Addressing domestic violence and child abuse within Aboriginal communities is the key to reducing incarceration rates and decreasing the chances of police custody deaths, says Alice Springs Town Councillor Jacinta Nampijinpa Price.
The focal point of the Australian Black Lives Matter (BLM) protests has been to stop Aboriginal deaths in police custody and express solidarity with black Americans after the death of George Floyd in Minneapolis, Minnesota.
The rallies in multiple cities attended by tens of thousands aimed to put pressure on the federal government to reassess its efforts in reducing incarceration rates of Indigenous people and address accusations of systemic racism.
However, Price believes the problem of Indigenous incarceration rates can be solved by Indigenous communities taking responsibility for themselves and does not agree that systemic racism is the main factor.
“We need to reduce family and domestic violence as the number one cause for incarceration, and of course, if we have safe homes our children are less likely to end up on the path to incarceration,” she said.
Price is the Director of the Indigenous Program at the Centre for Independent Studies, a member of the Alice Springs town council, and a candidate for the Country Liberal Party for the next federal election.
Price believes this has the terrible consequence of ignoring the Indigenous victims of severe crimes, who are often related to their abusers.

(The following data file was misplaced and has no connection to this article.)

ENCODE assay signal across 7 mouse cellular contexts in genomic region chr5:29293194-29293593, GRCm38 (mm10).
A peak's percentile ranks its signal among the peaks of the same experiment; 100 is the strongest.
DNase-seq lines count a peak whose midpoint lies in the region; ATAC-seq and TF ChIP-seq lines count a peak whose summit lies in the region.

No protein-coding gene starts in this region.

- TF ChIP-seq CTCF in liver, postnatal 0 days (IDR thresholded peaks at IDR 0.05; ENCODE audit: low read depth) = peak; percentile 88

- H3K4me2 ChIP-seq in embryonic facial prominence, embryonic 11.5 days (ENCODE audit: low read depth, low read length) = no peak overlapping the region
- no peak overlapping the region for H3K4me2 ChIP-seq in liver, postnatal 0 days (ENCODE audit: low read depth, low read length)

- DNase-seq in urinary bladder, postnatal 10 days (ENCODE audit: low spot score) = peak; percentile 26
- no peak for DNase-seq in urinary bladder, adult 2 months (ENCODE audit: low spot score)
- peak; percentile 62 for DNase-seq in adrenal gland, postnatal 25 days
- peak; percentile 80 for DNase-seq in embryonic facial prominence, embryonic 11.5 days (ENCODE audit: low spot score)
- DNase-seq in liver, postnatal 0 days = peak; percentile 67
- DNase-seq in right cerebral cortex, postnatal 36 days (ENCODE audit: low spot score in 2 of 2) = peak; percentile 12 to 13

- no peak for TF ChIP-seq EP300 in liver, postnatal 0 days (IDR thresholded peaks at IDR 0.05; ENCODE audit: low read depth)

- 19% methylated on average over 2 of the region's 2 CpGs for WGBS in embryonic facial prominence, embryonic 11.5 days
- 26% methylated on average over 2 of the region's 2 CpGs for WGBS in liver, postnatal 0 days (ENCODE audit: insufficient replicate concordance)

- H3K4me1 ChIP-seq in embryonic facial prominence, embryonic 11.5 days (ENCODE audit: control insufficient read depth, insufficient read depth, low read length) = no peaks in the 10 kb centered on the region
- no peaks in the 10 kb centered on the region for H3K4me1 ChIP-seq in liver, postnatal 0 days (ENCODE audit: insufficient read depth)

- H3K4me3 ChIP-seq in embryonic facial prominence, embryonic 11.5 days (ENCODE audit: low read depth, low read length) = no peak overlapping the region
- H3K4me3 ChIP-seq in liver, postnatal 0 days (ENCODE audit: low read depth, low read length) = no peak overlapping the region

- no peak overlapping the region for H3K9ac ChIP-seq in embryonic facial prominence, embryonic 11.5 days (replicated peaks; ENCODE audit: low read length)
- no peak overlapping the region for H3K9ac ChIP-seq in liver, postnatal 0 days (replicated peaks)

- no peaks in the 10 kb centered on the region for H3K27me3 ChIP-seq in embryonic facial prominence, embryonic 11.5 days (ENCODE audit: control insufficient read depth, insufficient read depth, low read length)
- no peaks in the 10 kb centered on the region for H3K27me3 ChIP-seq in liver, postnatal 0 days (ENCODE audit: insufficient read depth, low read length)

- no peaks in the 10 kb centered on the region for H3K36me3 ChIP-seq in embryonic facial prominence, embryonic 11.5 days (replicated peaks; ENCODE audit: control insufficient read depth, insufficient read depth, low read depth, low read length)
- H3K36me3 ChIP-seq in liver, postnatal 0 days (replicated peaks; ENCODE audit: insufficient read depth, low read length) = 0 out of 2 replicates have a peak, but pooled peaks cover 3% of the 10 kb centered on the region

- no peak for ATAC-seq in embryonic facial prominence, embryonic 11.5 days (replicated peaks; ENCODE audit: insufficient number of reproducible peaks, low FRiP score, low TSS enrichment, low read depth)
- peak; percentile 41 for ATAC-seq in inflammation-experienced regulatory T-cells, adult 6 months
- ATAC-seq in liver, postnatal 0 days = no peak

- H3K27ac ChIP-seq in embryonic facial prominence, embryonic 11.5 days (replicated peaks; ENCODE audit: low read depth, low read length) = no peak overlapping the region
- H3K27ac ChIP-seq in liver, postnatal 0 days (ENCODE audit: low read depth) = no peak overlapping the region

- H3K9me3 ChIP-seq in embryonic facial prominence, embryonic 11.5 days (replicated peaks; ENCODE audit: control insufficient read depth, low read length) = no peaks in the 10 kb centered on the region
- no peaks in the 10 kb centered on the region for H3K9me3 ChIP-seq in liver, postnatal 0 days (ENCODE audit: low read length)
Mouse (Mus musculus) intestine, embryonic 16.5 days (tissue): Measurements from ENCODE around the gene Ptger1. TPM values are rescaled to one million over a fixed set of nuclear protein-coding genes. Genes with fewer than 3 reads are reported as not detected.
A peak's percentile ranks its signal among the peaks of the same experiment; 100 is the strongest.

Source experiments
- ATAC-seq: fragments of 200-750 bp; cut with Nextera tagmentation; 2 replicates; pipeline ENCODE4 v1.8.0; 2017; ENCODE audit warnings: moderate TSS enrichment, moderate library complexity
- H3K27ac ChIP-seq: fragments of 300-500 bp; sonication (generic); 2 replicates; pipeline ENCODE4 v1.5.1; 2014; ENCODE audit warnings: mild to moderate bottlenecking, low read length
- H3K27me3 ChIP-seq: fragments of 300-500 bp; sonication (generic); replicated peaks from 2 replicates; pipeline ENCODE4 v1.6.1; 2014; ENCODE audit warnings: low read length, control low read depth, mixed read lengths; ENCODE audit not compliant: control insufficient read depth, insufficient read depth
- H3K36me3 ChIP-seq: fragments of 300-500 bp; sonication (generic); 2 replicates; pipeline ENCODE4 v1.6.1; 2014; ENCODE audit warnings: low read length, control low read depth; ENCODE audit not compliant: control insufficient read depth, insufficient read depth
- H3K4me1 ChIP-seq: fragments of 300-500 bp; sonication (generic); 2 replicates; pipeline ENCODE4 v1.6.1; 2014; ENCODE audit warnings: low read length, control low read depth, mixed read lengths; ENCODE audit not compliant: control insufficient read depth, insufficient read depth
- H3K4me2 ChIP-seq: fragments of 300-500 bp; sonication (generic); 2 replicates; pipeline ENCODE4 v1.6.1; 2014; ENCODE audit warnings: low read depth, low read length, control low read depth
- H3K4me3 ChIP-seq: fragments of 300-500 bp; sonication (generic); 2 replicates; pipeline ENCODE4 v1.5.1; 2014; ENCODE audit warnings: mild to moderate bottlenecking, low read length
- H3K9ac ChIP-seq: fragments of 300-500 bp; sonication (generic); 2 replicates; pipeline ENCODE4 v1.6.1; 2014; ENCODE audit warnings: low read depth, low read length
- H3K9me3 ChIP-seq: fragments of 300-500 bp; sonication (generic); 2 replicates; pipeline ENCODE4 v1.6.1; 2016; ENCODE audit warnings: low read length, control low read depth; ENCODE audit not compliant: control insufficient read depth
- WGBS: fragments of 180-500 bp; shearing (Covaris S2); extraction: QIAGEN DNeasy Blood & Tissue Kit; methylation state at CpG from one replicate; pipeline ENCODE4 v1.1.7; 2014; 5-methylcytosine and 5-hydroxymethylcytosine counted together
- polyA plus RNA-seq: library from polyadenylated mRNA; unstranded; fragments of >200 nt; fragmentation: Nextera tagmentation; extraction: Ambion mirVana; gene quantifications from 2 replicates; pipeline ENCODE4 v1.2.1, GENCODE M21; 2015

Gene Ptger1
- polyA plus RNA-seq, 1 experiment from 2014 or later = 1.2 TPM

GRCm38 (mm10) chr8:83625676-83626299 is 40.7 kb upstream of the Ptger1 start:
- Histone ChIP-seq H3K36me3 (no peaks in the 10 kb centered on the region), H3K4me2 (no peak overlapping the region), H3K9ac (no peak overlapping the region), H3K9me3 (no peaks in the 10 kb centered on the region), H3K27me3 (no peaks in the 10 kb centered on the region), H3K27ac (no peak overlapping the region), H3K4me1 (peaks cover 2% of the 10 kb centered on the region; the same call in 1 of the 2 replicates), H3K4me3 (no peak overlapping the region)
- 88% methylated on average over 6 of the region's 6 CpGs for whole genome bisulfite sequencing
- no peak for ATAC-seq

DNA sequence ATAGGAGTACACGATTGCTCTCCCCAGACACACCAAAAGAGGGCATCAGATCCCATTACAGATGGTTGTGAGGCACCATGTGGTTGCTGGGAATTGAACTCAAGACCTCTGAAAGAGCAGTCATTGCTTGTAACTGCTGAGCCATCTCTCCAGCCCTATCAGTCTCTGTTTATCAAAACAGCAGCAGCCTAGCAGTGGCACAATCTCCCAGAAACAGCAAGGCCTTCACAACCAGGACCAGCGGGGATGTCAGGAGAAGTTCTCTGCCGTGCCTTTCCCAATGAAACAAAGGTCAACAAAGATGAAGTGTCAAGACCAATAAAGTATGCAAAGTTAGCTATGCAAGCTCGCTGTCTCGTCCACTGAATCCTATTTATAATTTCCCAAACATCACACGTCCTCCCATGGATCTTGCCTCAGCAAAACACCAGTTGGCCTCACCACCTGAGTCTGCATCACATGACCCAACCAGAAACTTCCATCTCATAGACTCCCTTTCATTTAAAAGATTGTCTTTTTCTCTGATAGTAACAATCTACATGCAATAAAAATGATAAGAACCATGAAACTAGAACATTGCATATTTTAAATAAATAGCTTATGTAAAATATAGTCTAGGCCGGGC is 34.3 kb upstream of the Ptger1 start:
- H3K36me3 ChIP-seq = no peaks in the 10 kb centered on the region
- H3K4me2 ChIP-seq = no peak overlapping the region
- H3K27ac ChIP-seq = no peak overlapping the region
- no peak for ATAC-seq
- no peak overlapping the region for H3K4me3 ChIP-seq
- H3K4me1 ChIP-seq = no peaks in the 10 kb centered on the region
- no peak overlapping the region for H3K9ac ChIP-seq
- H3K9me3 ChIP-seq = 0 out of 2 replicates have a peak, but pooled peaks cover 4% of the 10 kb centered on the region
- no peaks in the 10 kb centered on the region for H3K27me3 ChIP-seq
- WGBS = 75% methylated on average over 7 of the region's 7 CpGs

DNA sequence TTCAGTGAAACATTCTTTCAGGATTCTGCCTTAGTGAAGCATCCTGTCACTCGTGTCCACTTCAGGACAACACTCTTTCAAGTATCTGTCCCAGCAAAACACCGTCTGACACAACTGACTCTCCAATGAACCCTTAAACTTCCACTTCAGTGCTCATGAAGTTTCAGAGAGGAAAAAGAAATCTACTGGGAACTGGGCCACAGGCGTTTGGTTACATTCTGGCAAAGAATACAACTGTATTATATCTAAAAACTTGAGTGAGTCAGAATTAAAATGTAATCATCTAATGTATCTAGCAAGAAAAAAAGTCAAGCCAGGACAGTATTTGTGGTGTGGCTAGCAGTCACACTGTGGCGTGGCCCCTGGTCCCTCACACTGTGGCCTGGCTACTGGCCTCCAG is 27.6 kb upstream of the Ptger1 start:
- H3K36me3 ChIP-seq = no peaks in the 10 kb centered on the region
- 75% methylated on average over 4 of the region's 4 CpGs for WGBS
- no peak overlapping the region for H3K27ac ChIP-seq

She wrote: “Worse still, activists, politicians, and progressive commentators, who are only too quick to condemn white male perpetrators of domestic violence, too often excuse indigenous offenders on the basis of racism and colonisation.”
According to Price, suicide is the leading cause of death among young Indigenous people, which she says is often the result of neglect and abuse. Indigenous children account for a quarter of all child suicides in Australia, she said.
Price wrote: “The focus on interactions between indigenous offenders and police is obscuring the real pain of these Aboriginal children and women, who are the victims of child abuse, neglect, domestic violence and sexual assault.”
In an interview with Sky News Price said: “The very stark reality is that our children are taking their lives because they are often fallen victim to these sorts of individuals.”
“Between 2007-2011, 26 percent of all deaths among Aboriginal children aged 0-17 were a direct result of abuse injury—thats three times the rate for non-indigenous children,” Price wrote.
Price said that its not the governments responsibility to lower incarceration rates, its down to individuals.